Saturday, June 24, 2006

The Con con.

This Globe and Mail article underscores the problems with the contemporary conservative movement. (Ignoring the soft fascist movement in the US.) Instead of trying to draft sensible, reality-based policies, the Canadian Cons are interested in vote-buying and currying favour with the electorate. While I have no particular problems with the latter if they end up indistinguishable from the former, in practice this is often not the case. Vote-buying is, on the whole, an exercise in gamesmanship and political strategy. And it is disappointing, but not surprising, to see the federal Cons try to pull off a majority government by this means, rather than accepting their minority status and trying to establish something ideologically respectable.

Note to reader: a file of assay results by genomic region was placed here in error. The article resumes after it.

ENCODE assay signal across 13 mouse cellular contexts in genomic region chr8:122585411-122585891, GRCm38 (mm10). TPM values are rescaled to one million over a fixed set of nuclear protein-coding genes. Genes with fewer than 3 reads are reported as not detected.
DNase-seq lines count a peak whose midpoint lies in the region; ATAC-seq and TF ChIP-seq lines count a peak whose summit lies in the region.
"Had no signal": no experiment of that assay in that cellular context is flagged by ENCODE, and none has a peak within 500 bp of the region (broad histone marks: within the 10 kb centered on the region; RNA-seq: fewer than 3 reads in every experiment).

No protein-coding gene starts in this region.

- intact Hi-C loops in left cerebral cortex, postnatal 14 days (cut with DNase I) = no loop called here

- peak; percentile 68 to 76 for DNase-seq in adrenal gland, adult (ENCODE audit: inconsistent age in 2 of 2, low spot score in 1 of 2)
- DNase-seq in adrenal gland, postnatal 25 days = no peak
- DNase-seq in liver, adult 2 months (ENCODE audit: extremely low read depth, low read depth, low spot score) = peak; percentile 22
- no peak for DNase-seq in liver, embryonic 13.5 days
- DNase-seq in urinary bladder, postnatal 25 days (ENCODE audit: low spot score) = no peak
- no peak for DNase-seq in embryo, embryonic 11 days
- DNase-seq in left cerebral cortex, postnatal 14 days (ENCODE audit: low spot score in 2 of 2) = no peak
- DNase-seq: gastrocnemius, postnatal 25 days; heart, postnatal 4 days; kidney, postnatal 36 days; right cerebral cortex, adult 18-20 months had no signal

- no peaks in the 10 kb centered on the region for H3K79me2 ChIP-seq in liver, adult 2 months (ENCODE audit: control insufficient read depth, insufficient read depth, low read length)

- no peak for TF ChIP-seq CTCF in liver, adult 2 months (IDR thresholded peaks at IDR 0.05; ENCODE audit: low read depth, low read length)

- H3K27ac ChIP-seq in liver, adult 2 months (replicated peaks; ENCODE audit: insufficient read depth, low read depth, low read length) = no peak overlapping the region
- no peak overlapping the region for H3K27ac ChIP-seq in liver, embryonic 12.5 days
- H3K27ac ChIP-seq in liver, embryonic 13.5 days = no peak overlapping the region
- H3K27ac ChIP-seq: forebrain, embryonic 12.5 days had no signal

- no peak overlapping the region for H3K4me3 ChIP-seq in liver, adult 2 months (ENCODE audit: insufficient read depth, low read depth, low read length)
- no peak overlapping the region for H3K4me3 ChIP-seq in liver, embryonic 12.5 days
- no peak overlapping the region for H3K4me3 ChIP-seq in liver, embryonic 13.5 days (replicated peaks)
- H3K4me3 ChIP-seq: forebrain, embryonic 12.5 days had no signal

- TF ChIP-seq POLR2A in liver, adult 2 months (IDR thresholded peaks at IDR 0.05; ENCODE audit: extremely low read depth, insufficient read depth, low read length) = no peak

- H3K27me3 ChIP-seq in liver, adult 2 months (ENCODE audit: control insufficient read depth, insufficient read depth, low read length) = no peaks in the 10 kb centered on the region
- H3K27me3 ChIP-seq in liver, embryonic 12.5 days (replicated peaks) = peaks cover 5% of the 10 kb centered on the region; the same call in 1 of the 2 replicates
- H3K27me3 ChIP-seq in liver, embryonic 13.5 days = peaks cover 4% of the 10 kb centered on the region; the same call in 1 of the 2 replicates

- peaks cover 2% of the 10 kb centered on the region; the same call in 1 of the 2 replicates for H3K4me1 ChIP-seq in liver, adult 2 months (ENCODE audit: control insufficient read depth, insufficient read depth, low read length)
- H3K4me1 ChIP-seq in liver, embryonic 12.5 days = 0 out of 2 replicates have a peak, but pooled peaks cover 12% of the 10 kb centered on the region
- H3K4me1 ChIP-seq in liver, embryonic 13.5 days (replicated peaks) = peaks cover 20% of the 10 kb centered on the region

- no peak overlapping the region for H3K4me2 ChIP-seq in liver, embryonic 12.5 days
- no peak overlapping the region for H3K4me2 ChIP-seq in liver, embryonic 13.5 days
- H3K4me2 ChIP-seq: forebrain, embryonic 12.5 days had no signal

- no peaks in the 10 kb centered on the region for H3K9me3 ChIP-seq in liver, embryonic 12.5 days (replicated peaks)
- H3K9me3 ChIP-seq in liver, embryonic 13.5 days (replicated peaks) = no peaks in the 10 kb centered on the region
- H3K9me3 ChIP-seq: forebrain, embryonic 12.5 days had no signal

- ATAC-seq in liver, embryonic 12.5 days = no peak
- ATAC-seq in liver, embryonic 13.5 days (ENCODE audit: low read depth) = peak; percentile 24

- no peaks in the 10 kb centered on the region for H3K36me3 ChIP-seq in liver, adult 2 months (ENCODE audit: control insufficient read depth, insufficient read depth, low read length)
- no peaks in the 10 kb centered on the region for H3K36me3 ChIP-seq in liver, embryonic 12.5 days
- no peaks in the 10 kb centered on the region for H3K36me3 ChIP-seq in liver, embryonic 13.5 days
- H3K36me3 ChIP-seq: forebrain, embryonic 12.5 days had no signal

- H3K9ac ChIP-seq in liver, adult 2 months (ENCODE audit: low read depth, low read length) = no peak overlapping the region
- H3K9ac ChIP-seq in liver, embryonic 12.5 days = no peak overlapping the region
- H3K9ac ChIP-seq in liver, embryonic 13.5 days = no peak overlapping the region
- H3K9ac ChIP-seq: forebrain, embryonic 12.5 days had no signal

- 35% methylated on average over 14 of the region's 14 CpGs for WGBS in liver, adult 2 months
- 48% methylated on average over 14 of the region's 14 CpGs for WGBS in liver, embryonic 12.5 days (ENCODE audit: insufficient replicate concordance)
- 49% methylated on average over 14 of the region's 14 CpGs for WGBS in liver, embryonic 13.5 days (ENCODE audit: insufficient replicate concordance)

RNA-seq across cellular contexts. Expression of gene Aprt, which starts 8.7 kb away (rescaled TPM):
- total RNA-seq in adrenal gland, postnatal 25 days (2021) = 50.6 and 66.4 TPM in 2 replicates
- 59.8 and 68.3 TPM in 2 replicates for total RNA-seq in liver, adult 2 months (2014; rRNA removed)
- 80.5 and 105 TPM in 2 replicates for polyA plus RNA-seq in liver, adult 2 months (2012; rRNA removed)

What's disturbing, of course, is that it might actually work, which will screw us all over for four years. Majority governments in Canada can be elected with around 40% of the popular vote, and they can strongarm anything they want through Parliament by whipping the caucus. Thus, majority governments are profoundly antidemocratic and tend to become ossified in their political values, as well as dictatorial in their policy procedures. It happened to the Chretien Liberals, it happened to the Mulroney Tories, and it will happen to the Harper Cons. Remaining in a state of constant minority governments, forcing parties of different ideologies with differing constituencies to negotiate and work together to produce policy compromise, will, overall, be best for Canada. I only hope that Harper et al. will lose their blind ambition for power and come to this realization (or that Hell will freeze over and Jack Layton will figure out how to win an NDP majority for the first time in Canadian electoral history).

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